We need a new, focused, open source, professionally driven 3d Java engine.
It's no one single event that leads me to say this, more a culmination of forces that together drives to a single conclusion. More and more often lately, the idea has come to the fore-front of my mind. Here are the top 5 things that are currently pushing on me:
1. Love for the Niche: Probably most important is my (admittedly biased) view that 3d Java game and rendering technology is an important and valuable platform for current and future entertainment and applications. I have truly enjoyed the nearly five years I've spent developing the jMonkeyEngine, particularly the experiences of discovery, collaboration, community and creativity. And so in a nutshell, I would have no qualms about doing it all over again in some fashion.
2. Dearth of jMonkeyEngine Activity: Lots of anecdotes here I suppose, but you can see in a nutshell what I mean by looking at the commit history over the last one or two years. Official developer activity has been incredibly low. Also, there is no clear, cohesive future direction for the technology. This drags on the joy described in point #1 for me.
3. Ardor Labs and the Future: The software and services company I started back in July depends on the existence of 3d Java technology that is not only great today, but will be great in the world of tomorrow. Tying in with #2, and as a small business owner, I am concerned about the viability of current technology for future needs.
4. Professionalism: Hand in hand with #3 are difficulties I've discovered in the current "branding" and direction of jMonkeyEngine. Branding might sound trivial, but it has been hard to get the technology in the door at some companies precisely because the name does not sound serious enough (I've had to "sneak" it in the door as "jME" in at least one occasion.) Add to this the visible lack of a coherent forward direction, license questions (who is this "jMonkeyEngine" the copyright is attributed to, etc.) and so forth and you end up with a lot of work to assure potential customers that this is the technology they should bet on. The recent shift to give check-in rights to anyone who asks, (a fine idea, given #2) unfortunately only amplifies the issues here, particularly regarding coherent forward direction. Points 1-3 could be possibly solved within jME itself, but I think this point would be a lot more difficult to crack in the current structure. A new project would have a second chance to consider such issues.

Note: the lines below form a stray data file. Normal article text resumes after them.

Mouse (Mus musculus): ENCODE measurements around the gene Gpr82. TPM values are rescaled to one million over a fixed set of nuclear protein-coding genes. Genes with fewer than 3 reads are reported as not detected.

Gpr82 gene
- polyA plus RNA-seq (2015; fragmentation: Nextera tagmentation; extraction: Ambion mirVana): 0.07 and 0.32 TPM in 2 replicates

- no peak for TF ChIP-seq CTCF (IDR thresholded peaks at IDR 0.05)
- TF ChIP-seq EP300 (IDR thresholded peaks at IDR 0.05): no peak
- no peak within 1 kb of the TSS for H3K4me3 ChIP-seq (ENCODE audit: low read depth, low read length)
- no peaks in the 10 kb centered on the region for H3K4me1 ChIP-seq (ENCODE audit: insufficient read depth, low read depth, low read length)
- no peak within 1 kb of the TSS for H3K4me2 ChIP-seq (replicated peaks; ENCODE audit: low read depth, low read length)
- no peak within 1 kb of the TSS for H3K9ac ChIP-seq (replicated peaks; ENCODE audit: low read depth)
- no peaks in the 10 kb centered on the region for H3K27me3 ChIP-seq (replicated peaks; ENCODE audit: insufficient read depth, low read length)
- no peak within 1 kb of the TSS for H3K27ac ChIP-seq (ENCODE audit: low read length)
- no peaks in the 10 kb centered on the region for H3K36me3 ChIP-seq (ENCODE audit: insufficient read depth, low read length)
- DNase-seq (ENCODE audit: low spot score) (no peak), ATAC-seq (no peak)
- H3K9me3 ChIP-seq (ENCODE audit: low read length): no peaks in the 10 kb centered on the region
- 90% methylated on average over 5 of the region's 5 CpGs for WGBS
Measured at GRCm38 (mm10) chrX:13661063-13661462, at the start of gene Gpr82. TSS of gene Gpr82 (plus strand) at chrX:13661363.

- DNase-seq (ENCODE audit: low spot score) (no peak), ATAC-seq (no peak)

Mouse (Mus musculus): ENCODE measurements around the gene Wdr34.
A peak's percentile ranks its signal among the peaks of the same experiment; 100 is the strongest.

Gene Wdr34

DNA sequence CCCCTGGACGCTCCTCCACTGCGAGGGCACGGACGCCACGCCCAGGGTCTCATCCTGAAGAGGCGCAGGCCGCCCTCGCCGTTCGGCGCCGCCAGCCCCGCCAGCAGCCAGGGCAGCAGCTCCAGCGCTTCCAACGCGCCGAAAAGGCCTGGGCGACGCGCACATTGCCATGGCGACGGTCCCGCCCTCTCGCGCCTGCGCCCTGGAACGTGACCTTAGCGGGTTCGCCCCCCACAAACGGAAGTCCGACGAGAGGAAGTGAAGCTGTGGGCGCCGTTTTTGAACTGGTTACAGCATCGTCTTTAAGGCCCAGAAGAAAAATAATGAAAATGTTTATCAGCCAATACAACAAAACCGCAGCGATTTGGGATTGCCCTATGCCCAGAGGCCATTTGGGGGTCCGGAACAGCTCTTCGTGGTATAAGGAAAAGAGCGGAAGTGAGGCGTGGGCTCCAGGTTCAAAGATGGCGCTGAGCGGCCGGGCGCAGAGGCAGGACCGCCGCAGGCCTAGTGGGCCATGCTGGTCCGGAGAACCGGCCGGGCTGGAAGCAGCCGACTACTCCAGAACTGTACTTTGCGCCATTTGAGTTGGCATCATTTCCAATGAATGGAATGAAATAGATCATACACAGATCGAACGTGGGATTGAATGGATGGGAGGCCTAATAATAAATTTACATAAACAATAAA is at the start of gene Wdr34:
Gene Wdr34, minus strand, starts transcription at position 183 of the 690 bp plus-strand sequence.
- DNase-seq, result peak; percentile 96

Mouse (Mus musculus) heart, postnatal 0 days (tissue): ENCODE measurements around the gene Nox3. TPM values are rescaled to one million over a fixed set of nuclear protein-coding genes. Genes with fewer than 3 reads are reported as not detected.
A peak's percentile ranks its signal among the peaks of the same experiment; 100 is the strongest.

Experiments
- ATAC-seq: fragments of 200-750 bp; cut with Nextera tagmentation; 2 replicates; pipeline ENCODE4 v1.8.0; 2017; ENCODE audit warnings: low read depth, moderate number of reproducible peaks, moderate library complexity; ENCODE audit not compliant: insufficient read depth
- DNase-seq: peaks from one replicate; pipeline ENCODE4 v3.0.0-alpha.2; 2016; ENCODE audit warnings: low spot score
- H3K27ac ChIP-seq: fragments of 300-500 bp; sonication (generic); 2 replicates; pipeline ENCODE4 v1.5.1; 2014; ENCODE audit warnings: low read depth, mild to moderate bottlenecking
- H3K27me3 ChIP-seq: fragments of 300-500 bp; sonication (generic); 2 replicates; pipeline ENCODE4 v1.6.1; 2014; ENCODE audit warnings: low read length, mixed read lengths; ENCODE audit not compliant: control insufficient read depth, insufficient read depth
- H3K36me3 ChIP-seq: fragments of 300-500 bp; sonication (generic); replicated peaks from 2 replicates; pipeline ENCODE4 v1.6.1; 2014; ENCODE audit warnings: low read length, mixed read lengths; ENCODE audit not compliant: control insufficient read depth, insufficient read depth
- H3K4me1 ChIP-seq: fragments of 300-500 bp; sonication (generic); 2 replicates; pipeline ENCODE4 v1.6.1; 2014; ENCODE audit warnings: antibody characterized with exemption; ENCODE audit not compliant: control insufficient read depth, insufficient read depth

5. Direction and Structure: Recent readings of "Producing Open Source Software" have had a big affect on my thinking. jMonkeyEngine was started as a hobby and placed on java.net later. Throughout its lifetime, a lot of development happened behind closed doors and then was dumped into the repo. In an effort to maintain a pure direction, there was a high barrier to entry for folks who wanted to contribute. (Ironically that situation seems to have reversed now.) There were some attempts to formalize processes for contribution, releases and so forth, but most did not bear fruit and largely were forgotten. In summary, the hobby-turned-project never seemed to be able to get fully onto the path of an open source project. I am certainly as guilty as anyone for jME's past direction, but given that past I am not sure the project could be repositioned without a large political upheaval - one that I am not willing to fight through personally. A new engine could start with these principles and expectations on day one.